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Legendary Cartoonist Dick Locher Receives ToonSeum's Nemo Award

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Legendary Cartoonist Dick Locher Receives ToonSeum's Nemo Award

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ToonSeum's Nemo Award goes to Editorial Cartoonist and Dick Tracy Artist, Dick Locher
Chicago, Pittsburgh

The ToonSeum, Pittsburgh's museum of cartoon art, is proud to announce that cartoonist Dick Locher has been awarded the ToonSeum's Nemo Award for outstanding contributions to the cartoon arts. The presentation took place at Chicago's Comic Con and Entertainment Expo (C2E2) on March 20, 2011. Rob Rogers, board president of the ToonSeum, presented Locher with the Nemo Award.

"The ToonSeum is proud to recognize Dick Locher for his outstanding contributions in the field of editorial cartooning, including the Locher Award, created to identify  and encourage young editorial cartoonists," said Rogers as he handed Locher the trophy, "and for his tireless and brilliant dedication to keeping the spirit of Dick Tracy fresh and alive in the daily comics pages."

Locher, a former Pulitzer Prize-winning editorial cartoonist for the Chicago Tribune and artist/writer for Dick Tracy, was a featured panelist at the convention. The  panel, called "Drawing Fire:Editorial Cartooning in a Partisan Age," also featured Scott Stantis of the Chicago Tribune, Bruce Plante of the Tulsa World and Rob Rogers of the Pittsburgh Post-Gazette. Rogers also moderated the panel.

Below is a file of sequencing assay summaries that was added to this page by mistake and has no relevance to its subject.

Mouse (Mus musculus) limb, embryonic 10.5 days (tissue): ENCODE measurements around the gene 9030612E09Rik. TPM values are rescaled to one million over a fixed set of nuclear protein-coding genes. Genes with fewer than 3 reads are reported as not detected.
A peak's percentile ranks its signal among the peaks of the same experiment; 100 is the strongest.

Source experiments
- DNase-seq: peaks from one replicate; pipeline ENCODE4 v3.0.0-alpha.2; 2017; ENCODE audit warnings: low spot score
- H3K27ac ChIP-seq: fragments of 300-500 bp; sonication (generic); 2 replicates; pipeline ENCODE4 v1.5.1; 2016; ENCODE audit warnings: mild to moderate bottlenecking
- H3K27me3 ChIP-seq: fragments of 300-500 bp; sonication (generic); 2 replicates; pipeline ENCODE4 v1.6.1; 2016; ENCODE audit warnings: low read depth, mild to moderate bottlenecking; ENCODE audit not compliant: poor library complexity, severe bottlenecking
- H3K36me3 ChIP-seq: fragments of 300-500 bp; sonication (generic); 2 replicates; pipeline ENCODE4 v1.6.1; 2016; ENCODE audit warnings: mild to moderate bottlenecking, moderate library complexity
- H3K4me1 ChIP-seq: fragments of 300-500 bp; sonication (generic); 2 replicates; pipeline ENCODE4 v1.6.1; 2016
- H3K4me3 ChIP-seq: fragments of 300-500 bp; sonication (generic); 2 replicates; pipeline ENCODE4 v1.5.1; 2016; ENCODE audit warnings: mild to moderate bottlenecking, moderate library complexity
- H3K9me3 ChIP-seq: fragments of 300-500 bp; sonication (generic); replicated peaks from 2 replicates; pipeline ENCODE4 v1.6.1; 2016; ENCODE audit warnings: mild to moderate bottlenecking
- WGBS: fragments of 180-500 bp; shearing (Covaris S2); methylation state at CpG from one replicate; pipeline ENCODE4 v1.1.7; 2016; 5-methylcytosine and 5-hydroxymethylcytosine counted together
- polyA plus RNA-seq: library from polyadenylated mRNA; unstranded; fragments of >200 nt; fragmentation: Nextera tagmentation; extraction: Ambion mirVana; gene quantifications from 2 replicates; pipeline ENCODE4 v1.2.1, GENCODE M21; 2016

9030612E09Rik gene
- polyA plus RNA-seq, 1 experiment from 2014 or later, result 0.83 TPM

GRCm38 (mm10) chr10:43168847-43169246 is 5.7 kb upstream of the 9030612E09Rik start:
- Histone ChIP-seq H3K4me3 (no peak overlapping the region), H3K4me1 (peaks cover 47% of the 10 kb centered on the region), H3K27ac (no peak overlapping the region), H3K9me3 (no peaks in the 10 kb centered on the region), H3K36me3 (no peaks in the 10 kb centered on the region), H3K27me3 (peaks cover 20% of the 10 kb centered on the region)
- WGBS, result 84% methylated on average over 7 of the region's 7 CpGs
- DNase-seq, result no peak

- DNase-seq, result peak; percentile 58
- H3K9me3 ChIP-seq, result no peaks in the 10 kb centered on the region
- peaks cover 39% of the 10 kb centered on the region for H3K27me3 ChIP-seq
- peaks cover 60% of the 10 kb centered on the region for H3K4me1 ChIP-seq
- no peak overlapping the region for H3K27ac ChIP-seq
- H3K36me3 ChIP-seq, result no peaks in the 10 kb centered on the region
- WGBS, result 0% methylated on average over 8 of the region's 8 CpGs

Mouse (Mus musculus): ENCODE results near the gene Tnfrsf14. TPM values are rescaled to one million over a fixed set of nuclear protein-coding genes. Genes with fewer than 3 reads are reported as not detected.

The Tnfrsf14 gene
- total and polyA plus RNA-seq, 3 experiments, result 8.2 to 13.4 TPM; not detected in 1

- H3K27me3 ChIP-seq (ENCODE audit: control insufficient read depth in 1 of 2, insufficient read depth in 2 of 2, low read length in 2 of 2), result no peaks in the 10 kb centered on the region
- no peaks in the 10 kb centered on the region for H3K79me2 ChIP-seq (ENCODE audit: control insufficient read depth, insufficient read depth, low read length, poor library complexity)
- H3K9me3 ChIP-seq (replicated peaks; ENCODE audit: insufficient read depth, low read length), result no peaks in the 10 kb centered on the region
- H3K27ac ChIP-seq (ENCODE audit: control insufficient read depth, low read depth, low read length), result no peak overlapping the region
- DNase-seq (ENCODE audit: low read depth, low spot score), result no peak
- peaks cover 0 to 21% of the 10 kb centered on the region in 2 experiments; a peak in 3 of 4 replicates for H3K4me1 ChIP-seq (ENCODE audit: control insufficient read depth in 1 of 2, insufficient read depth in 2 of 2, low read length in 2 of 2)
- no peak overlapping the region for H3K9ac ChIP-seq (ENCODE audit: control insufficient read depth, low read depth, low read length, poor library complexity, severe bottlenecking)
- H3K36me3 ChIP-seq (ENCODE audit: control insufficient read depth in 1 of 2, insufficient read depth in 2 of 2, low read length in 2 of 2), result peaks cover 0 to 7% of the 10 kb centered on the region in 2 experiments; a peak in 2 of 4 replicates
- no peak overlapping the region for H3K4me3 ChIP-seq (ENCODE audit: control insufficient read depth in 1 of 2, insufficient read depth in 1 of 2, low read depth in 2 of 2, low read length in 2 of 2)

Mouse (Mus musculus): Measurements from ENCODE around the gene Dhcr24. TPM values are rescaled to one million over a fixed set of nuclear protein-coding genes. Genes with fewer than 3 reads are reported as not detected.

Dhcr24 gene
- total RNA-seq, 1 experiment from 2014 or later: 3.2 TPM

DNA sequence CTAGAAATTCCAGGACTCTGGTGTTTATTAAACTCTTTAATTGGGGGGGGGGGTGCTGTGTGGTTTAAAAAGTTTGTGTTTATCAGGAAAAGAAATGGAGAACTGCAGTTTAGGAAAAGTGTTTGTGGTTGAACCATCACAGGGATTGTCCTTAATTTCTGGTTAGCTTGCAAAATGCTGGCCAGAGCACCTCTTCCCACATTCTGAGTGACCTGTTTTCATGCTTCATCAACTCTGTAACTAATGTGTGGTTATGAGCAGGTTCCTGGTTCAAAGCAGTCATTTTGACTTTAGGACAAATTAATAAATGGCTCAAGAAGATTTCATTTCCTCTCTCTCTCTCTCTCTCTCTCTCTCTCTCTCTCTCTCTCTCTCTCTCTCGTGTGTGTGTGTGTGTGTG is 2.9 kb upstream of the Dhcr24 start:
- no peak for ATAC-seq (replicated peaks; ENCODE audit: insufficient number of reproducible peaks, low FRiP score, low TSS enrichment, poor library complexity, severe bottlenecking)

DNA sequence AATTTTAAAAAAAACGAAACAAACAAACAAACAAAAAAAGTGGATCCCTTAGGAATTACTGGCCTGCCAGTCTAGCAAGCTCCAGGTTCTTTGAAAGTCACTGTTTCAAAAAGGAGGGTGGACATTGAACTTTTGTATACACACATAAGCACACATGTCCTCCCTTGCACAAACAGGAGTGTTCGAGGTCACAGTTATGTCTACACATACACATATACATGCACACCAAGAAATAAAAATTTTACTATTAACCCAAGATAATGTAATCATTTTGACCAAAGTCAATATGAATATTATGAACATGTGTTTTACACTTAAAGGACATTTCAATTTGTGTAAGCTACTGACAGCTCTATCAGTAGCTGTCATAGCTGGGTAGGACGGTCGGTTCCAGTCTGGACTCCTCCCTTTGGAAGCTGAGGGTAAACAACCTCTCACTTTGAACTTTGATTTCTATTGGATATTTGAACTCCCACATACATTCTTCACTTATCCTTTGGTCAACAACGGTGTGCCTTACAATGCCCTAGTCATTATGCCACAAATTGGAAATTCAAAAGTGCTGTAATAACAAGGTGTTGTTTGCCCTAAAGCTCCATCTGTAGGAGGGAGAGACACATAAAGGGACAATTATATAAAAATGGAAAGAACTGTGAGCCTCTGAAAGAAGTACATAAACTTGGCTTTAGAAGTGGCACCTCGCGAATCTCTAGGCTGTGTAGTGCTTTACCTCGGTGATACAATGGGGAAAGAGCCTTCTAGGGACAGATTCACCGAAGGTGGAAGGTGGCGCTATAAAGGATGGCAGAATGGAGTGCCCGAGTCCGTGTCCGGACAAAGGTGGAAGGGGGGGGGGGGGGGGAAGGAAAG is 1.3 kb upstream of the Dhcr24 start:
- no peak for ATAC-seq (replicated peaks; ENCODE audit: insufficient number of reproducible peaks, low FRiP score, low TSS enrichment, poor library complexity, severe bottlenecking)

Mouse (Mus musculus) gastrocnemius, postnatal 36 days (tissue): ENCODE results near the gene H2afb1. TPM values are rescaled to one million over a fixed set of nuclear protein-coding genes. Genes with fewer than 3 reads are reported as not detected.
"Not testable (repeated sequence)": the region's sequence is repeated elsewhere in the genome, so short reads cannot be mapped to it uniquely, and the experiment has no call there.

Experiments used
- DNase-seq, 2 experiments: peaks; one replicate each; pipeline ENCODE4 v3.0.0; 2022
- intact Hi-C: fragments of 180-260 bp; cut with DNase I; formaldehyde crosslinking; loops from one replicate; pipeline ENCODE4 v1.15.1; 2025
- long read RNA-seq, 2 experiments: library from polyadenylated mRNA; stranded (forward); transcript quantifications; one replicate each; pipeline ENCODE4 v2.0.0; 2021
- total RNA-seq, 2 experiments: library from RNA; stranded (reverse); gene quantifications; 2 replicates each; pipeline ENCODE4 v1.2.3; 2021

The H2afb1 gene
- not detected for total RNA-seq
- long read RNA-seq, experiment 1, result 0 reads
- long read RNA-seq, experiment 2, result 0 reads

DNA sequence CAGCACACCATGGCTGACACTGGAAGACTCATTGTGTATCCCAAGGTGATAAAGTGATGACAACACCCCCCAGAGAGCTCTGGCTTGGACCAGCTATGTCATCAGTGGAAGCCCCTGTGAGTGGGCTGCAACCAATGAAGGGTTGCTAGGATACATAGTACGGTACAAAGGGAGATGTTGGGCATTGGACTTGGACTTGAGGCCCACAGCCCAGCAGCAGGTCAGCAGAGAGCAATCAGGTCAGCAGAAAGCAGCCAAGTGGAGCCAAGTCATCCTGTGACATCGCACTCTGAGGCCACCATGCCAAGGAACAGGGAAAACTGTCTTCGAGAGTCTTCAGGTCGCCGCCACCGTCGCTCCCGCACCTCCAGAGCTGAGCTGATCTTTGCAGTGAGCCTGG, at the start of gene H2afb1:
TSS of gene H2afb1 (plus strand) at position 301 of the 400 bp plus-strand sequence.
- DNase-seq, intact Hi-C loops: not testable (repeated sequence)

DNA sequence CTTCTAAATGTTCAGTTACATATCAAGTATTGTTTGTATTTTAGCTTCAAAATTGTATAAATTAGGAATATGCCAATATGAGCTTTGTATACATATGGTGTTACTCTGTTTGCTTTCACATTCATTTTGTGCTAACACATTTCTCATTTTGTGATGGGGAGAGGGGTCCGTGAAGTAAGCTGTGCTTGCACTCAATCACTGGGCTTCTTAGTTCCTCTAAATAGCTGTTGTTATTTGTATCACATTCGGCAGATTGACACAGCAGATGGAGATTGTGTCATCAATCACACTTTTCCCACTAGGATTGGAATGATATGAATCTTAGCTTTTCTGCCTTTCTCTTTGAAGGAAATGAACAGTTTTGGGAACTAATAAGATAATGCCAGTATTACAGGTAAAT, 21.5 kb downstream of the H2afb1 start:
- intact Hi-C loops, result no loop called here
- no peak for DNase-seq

Dick Locher was born in Dubuque, Iowa in 1929. He studied art at the University of Iowa and the Chicago Academy of Fine Arts. In 1957, after a stint in the Air Force, Locher became the assistant to Chester Gould, creator of Dick Tracy. He worked on the comic strip until 1961 and then left to start his own commercial art business.  In1972, Gould recommended Locher for the editorial cartoonist position at the Chicago Tribune. Despite having no experience in editorial cartooning, Locher impressed the editors enough to land the job.

In 1983, the same year he won the Pulitzer Prize for editorial cartooning, Locher returned to the Dick Tracy comic strip, this time working with his son, John. In 1986, at the age of 25, John died suddenly. With help from his fellow cartoonists in the American Association of Editorial Cartoonists (AAEC), Locher founded the John
Locher Memorial Award contest. This contest not only honors the memory of Locher's son, but also helps discover and encourage aspiring cartoonists. Since its inception, more than 25 outstanding young cartoonists have won the competition. Most have gone on to excel in their profession and one, Steve Breen, has won the Pulitzer Prize twice.

In April 2010, the City of Naperville, Illinois, dedicated a 9-foot, one-ton sculpture of Dick Tracy to honor Dick Locher for his many contributions to Naperville and for being the creative force behind the Dick Tracy strip for 35 years. In February 2011, Locher announced his retirement from writing and drawing Dick Tracy.

Joe Wos, founder and executive director of the ToonSeum, describes the Nemo Award as more than just a lifetime achievement award. "The Nemo was created to recognize all aspects of a cartoonist's career, not just the stack of originals, but also his or her devotion to and celebration of the art form. Dick Locher has had an immense impact on the field of cartooning and he deserves to be championed. We are proud to honor him in this way."

This is the ToonSeum's third Nemo Award. Previous recipients have been Morrie Turner, creator of Wee Pals, and Ron Frenz, legendary Marvel and D.C. comic book artist.